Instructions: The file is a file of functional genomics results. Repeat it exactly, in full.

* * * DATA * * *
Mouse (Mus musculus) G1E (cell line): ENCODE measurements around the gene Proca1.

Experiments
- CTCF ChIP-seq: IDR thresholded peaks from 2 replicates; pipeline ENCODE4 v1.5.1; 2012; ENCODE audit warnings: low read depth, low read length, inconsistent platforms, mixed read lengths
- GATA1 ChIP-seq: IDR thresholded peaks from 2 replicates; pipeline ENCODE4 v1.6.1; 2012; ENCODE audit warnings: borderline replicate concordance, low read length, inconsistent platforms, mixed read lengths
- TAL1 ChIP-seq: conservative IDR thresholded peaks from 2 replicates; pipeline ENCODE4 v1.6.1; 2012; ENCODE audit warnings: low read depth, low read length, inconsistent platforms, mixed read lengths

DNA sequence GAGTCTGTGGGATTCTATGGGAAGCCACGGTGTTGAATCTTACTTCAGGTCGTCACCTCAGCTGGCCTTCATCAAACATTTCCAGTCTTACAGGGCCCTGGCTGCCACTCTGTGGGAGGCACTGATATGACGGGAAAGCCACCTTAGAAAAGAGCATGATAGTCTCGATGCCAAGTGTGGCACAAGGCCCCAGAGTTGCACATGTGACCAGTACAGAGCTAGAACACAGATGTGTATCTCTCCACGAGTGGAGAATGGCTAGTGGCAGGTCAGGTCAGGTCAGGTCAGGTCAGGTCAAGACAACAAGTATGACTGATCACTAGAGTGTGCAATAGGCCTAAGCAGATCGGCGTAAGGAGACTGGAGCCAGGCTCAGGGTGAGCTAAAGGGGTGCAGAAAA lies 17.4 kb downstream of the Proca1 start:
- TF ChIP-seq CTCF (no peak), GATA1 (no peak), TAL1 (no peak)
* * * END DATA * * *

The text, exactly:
Mouse (Mus musculus) G1E (cell line): ENCODE measurements around the gene Proca1.

Experiments
- CTCF ChIP-seq: IDR thresholded peaks from 2 replicates; pipeline ENCODE4 v1.5.1; 2012; ENCODE audit warnings: low read depth, low read length, inconsistent platforms, mixed read lengths
- GATA1 ChIP-seq: IDR thresholded peaks from 2 replicates; pipeline ENCODE4 v1.6.1; 2012; ENCODE audit warnings: borderline replicate concordance, low read length, inconsistent platforms, mixed read lengths
- TAL1 ChIP-seq: conservative IDR thresholded peaks from 2 replicates; pipeline ENCODE4 v1.6.1; 2012; ENCODE audit warnings: low read depth, low read length, inconsistent platforms, mixed read lengths

DNA sequence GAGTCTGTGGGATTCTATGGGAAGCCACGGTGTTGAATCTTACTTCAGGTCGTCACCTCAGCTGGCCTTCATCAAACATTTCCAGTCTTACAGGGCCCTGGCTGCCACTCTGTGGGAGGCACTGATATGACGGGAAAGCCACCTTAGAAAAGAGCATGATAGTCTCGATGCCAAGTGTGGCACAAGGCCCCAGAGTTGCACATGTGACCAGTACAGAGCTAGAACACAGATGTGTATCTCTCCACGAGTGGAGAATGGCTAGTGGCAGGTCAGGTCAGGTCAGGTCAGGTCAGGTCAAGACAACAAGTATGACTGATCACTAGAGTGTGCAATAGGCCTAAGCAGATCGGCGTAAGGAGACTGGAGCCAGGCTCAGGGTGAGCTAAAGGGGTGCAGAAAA lies 17.4 kb downstream of the Proca1 start:
- TF ChIP-seq CTCF (no peak), GATA1 (no peak), TAL1 (no peak)